DR ELIZABETH PATTON
|Telephone:||+44 (0)131 651 8536|
|Fax:||+44 (0)131 651 8800|
|Address:||MRC Human Genetics Unit MRC IGMM, University of Edinburgh Western General Hospital, Crewe Road, Edinburgh EH4 2XU|
|Research Programme:||Melanocyte Development and Melanoma|
Dr Patton received a BSc (Honours) degree from King’s College at Dalhousie University, and worked with Professor Gerry Johnston to study the initiation of the budding yeast cell cycle. She then received a PhD from the University of Toronto, working with Mike Tyers to discover how E3 ubiquitin ligases control cell division. Following this, Liz received a Human Frontier Science Programme Postdoctoral Fellowship to work with Len Zon at Harvard Medical School, where she developed a zebrafish model for melanoma. She continued her training with a MRC Career Development Award at The University of Oxford and the MRC Human Genetics Unit, and is currently a Group Leader at the MRC Institute for Genetics and Molecular Medicine in Edinburgh, in addition to manager of the MRC IGMM zebrafish service facility. Dr. Patton has recently been elected to the Young Academy of Scotland at the Royal Society of Edinburgh, and to the Council of the European Society of Pigment Cell and Melanoma Research. She serves on the Editorial Board for Pigment Cell and Melanoma Research (Wiley) and is a Monitoring Editor for Disease Models and Mechanisms (The Company of Biologists).
- 1995, Bachelor of Science, Dalhousie University, Canada
- 2001, Doctor of Science, PhD, University of Toronto
Research in a Nutshell
Melanocyte Development and Melanoma
Melanoma accounts for 80% of the deaths from skin cancer, and incidence continues to rise rapidly. Aggressive and resistant to chemotherapies, individuals with metastatic melanoma often have a life expectancy of less than one year. Our research is focused on understanding how melanocytes – the pigment cells that become melanoma – develop, divide, migrate and maintain homeostatis within their microenvironment, as well as the genetic and cellular events that cause melancoytes to form moles and their progression to invasive cancer. To do this, we use the zebrafish system, which allows both the visualization of developing and migrating melanocytes, as well as their aberrant progression to melanoma.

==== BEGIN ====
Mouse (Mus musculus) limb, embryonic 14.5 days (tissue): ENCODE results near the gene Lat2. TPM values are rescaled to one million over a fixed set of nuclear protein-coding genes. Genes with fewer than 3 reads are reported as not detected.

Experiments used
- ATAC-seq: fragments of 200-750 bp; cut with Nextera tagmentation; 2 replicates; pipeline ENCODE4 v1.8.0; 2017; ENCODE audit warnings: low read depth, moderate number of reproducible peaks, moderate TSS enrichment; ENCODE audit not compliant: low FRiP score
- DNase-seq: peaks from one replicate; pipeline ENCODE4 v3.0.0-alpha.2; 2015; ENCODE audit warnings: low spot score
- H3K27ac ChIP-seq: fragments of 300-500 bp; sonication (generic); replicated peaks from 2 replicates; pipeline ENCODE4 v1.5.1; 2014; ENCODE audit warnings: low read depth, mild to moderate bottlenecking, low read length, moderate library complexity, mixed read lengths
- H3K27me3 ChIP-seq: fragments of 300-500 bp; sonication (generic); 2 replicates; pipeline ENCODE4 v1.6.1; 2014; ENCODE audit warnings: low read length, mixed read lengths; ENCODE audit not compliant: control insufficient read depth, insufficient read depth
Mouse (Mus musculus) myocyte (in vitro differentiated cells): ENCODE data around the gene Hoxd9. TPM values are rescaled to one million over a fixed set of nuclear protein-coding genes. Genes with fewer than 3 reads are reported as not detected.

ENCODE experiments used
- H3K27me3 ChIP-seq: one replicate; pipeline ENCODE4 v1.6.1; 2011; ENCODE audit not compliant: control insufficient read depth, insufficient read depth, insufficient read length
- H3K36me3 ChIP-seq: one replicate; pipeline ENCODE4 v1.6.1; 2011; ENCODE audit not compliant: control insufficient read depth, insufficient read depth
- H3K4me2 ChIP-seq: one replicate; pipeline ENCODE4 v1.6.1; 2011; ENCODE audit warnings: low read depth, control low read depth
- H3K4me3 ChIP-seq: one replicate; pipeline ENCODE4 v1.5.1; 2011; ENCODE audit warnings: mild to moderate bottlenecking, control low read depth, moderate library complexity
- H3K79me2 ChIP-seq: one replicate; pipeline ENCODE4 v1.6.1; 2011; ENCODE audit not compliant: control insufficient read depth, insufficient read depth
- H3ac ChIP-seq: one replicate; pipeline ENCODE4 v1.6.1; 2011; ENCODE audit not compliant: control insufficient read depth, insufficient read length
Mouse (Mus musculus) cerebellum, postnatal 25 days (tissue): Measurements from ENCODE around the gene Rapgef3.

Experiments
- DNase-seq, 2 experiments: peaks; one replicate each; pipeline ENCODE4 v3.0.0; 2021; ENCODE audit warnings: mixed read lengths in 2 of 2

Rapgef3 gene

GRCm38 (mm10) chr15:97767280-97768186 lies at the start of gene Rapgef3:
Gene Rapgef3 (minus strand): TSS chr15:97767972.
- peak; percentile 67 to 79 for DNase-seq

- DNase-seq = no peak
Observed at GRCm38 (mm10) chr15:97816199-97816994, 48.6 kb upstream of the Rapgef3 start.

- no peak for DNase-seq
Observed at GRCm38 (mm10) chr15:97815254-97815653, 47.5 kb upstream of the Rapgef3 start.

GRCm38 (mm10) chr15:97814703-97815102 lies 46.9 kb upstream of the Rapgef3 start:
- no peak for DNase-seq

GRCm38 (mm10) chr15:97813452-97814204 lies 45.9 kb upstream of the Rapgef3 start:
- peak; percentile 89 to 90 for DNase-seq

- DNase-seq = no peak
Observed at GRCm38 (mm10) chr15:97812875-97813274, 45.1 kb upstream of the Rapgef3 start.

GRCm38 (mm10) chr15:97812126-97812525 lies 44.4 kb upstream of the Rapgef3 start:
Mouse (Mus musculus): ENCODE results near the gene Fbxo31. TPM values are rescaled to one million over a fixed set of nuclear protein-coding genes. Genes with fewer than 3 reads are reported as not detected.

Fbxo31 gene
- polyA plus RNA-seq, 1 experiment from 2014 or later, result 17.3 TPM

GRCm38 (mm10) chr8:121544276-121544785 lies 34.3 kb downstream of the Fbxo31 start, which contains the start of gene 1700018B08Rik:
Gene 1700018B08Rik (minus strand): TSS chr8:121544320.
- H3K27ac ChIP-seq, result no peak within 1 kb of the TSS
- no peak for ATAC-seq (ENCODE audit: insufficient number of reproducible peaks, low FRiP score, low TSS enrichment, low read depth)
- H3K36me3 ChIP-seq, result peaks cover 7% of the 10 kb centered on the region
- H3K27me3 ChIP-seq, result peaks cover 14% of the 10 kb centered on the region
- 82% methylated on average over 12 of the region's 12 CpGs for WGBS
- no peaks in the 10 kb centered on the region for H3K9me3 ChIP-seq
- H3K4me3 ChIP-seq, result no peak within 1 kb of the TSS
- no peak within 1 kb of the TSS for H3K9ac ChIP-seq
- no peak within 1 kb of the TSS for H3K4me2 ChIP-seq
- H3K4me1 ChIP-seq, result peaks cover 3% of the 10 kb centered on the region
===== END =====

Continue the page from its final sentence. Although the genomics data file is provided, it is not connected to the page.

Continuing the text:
The zebrafish is a powerful model system to study developmental biology, chemical biology and disease models. Due to the similar genetic, molecular and cancer pathology between humans and fish, our melanoma progression model can be viewed as an important starting point for identifying novel genes, environmental conditions, and therapeutic compounds that affect melanoma progression.
Our lab uses the zebrafish system to understand the development of melanocytes, with a view to how these processes are altered in melanoma. We use genetics and chemical-biology to discover the fundamental processes that contribute to melanocyte development during embryogenesis, and explore how these processes contribute to melanoma development. We have two zebrafish facilities at the IGMM, and access to a wide range of transgenic and genetic lines, diverse chemical libraries, and state-of-the-art imaging facilities.